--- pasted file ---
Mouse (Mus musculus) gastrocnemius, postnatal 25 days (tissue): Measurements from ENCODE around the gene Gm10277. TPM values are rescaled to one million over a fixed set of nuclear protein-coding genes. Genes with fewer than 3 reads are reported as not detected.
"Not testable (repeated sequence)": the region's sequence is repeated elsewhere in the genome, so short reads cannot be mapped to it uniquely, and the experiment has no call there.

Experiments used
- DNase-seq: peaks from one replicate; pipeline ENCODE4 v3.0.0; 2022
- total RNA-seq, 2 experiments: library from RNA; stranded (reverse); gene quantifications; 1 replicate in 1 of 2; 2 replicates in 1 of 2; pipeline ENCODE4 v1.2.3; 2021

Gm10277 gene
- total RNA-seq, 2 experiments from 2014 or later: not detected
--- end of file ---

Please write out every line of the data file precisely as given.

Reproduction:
Mouse (Mus musculus) gastrocnemius, postnatal 25 days (tissue): Measurements from ENCODE around the gene Gm10277. TPM values are rescaled to one million over a fixed set of nuclear protein-coding genes. Genes with fewer than 3 reads are reported as not detected.
"Not testable (repeated sequence)": the region's sequence is repeated elsewhere in the genome, so short reads cannot be mapped to it uniquely, and the experiment has no call there.

Experiments used
- DNase-seq: peaks from one replicate; pipeline ENCODE4 v3.0.0; 2022
- total RNA-seq, 2 experiments: library from RNA; stranded (reverse); gene quantifications; 1 replicate in 1 of 2; 2 replicates in 1 of 2; pipeline ENCODE4 v1.2.3; 2021

Gm10277 gene
- total RNA-seq, 2 experiments from 2014 or later: not detected